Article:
- Resetting the table for people and plants: Botanic gardens and research organizations collaborate to address food and agricultural plant blindness. There are so many ways to get people interested in plants.
- A review on goats in southern Africa: an untapped genetic resource. 500-600 years of natural selection must count for something.
- Agromorphologic, genetic and methylation profiling of Dioscorea and Musa species multiplied under three micropropagation systems. Methylation at some loci, but no phenotypic differences.
- Modelling Crop Genetic Resources Phenotyping Information Systems. Field to figures.
- Agricultural and food systems in the Mekong region: Drivers of transformation and pathways of change. Corn everywhere.
- Yam genomics supports West Africa as a major cradle of crop domestication. The Niger River Basin, to be precise. How long before corn takes over?
- A diversity of traits contributes to salinity tolerance of wild Galapagos tomatoes seedlings. 3 out of 67 accessions of 2 wild endemic species showed particularly high salinity tolerance.
- Cajanus cajan (L.) Millsp. origins and domestication: the South and Southeast Asian archaeobotanical evidence. Here’s ground zero for domestication starting about 5000 years ago: 19.397833, 80.813132.
- A 3500-year-old leaf from a Pharaonic tomb reveals that New Kingdom Egyptians were cultivating domesticated watermelon. A Nile Valley origin?
- Origins of the Apple: The Role of Megafaunal Mutualism in the Domestication of Malus and Rosaceous Trees. Large fruits originally evolved to attract wild horses, deer and bears, which spread them far and wide; populations isolated by the Ice Age were brought back together by humans.
- Assessing global popularity and threats to Important Bird and Biodiversity Areas using social media data. Accessibility and infrastructure more important than biodiversity.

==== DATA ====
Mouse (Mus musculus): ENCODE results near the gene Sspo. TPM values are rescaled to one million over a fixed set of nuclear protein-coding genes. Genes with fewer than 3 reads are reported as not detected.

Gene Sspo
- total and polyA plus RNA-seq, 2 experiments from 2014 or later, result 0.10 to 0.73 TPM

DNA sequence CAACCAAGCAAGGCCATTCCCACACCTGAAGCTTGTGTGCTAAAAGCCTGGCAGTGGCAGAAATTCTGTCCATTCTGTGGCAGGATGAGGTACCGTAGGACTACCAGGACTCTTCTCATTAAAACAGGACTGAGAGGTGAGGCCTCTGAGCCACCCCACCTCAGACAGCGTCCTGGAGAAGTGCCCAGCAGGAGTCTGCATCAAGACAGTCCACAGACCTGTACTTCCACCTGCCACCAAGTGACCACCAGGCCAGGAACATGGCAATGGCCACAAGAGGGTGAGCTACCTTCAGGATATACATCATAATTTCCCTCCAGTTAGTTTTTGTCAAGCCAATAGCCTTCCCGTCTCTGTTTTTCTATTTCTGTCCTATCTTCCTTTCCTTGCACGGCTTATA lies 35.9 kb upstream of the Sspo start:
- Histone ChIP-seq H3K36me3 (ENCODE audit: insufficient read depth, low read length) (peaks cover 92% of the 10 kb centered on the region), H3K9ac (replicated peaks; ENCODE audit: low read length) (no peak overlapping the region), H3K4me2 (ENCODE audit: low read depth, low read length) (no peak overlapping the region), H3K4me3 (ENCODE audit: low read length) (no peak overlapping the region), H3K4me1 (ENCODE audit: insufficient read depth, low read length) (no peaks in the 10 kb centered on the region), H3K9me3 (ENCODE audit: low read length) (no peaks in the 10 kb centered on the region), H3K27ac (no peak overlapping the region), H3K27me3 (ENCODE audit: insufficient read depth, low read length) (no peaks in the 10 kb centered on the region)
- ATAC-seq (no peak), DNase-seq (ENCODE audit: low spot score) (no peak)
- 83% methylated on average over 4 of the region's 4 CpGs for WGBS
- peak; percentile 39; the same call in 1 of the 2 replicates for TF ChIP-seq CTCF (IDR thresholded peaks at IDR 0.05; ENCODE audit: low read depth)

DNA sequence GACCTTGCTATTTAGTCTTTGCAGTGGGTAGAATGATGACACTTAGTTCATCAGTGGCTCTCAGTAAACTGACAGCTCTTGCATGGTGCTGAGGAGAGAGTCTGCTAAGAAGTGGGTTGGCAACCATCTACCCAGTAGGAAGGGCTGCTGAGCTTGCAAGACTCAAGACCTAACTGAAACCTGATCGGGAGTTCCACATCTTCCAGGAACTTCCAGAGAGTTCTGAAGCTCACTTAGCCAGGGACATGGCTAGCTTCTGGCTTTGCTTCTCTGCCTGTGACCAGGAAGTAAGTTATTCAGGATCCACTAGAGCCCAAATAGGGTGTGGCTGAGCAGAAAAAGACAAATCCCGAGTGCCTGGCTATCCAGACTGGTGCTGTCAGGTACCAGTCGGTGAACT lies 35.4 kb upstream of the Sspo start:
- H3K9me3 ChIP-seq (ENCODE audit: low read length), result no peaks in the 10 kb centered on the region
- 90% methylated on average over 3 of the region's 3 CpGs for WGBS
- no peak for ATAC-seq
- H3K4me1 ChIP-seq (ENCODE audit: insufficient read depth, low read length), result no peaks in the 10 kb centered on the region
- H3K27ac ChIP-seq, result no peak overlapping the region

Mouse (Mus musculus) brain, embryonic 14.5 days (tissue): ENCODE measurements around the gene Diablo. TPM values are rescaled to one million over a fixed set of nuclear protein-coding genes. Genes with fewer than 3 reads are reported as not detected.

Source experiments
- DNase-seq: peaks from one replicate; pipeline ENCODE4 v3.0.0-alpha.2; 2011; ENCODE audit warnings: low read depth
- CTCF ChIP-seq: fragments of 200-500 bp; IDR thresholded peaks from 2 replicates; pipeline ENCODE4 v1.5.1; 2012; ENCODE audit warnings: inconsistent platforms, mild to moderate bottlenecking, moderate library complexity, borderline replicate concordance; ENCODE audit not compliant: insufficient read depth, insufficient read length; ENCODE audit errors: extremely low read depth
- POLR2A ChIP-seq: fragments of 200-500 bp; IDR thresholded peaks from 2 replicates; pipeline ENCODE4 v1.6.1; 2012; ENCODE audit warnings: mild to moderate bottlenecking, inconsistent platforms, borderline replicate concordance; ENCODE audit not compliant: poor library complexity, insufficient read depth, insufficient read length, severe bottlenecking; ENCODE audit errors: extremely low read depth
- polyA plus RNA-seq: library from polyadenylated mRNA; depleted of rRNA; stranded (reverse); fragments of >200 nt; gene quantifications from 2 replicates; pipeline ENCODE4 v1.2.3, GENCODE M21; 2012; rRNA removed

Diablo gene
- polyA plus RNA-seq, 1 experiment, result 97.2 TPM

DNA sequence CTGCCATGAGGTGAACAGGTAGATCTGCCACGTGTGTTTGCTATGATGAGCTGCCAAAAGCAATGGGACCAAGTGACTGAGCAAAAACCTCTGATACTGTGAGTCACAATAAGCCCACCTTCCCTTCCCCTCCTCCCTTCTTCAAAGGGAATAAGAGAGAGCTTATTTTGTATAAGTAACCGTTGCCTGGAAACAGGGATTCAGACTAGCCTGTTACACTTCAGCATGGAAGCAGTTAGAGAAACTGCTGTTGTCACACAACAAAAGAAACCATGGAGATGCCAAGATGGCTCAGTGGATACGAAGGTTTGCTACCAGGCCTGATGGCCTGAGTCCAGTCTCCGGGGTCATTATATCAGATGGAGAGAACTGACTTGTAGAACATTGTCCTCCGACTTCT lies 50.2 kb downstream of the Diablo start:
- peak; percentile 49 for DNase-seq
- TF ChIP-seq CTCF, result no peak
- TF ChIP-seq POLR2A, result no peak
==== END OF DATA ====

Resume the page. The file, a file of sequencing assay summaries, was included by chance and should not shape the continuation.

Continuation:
- Messaging matters: A systematic review of the conservation messaging literature. Communications professionals think that more input from communications professionals is needed for conservation professionals to communicate professionally.
- De Novo Domestication: An Alternative Route toward New Crops for the Future. Lots to play with, that’s for sure.
The potential benefits of recent developments in DNA sequencing technologies to both collection management and use will also be explored during the course of the project.
…access to 3,000 genomes of rice sequence data will tremendously accelerate the ability of breeding programs to overcome key hurdles mankind faces in the near future.
That would be DNA sequences from 2,466 of the International Rice Genebank Collection’s (IRRI) accessions, plus 534 accessions housed at the CAAS genebank, amounting to 13.4 terabytes of data. This begins the long road to sequencing the whole IRRI collection of about 100,000 accessions, the rationale for which was recently set out:
In this paper, we will discuss how genotyping and sequencing can be integrated into the activities of a modern gene bank to revolutionize the way scientists document the genetic identity of their accessions; track seed lots, varieties, and alleles; identify duplicates; and rationalize active collections, and how the availability of genomics data are likely to motivate innovative collaborations with the larger research and breeding communities to engage in systematic and rigorous phenotyping and multilocation evaluation of the genetic resources in gene banks around the world. The objective is to understand and eventually predict how variation at the DNA level helps determine the phenotypic potential of an individual or population. Leadership and vision are needed to coordinate the characterization of collections and to integrate genotypic and phenotypic information in ways that will illuminate the value of these resources. Genotyping of collections represents a powerful starting point that will enable gene banks to become more effective as stewards of crop biodiversity.